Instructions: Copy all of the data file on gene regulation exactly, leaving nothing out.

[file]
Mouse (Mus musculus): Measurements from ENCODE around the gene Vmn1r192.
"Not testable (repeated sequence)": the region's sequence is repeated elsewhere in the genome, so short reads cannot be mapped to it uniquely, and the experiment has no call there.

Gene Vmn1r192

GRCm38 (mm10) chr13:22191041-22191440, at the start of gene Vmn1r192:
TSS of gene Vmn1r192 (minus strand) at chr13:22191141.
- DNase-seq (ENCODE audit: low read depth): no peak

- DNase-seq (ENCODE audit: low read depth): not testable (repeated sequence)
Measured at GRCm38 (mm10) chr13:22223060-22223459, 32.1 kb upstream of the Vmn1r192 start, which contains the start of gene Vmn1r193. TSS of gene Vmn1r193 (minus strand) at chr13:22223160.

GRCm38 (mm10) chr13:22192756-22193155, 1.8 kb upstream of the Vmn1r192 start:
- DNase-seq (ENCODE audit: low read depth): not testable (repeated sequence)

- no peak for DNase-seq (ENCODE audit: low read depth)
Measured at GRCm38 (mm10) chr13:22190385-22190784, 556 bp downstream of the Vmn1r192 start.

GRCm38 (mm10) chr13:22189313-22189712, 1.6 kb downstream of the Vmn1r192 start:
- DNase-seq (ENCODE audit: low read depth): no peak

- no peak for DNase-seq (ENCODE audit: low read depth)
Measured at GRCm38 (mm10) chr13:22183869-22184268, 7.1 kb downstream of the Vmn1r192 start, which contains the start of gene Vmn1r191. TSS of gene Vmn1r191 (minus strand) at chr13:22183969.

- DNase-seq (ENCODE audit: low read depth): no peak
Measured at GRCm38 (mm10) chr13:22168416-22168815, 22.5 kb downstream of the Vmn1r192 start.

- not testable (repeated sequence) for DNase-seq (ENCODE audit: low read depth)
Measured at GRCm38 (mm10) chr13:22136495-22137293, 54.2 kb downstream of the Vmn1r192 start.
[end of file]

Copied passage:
Mouse (Mus musculus): Measurements from ENCODE around the gene Vmn1r192.
"Not testable (repeated sequence)": the region's sequence is repeated elsewhere in the genome, so short reads cannot be mapped to it uniquely, and the experiment has no call there.

Gene Vmn1r192

GRCm38 (mm10) chr13:22191041-22191440, at the start of gene Vmn1r192:
TSS of gene Vmn1r192 (minus strand) at chr13:22191141.
- DNase-seq (ENCODE audit: low read depth): no peak

- DNase-seq (ENCODE audit: low read depth): not testable (repeated sequence)
Measured at GRCm38 (mm10) chr13:22223060-22223459, 32.1 kb upstream of the Vmn1r192 start, which contains the start of gene Vmn1r193. TSS of gene Vmn1r193 (minus strand) at chr13:22223160.

GRCm38 (mm10) chr13:22192756-22193155, 1.8 kb upstream of the Vmn1r192 start:
- DNase-seq (ENCODE audit: low read depth): not testable (repeated sequence)

- no peak for DNase-seq (ENCODE audit: low read depth)
Measured at GRCm38 (mm10) chr13:22190385-22190784, 556 bp downstream of the Vmn1r192 start.

GRCm38 (mm10) chr13:22189313-22189712, 1.6 kb downstream of the Vmn1r192 start:
- DNase-seq (ENCODE audit: low read depth): no peak

- no peak for DNase-seq (ENCODE audit: low read depth)
Measured at GRCm38 (mm10) chr13:22183869-22184268, 7.1 kb downstream of the Vmn1r192 start, which contains the start of gene Vmn1r191. TSS of gene Vmn1r191 (minus strand) at chr13:22183969.

- DNase-seq (ENCODE audit: low read depth): no peak
Measured at GRCm38 (mm10) chr13:22168416-22168815, 22.5 kb downstream of the Vmn1r192 start.

- not testable (repeated sequence) for DNase-seq (ENCODE audit: low read depth)
Measured at GRCm38 (mm10) chr13:22136495-22137293, 54.2 kb downstream of the Vmn1r192 start.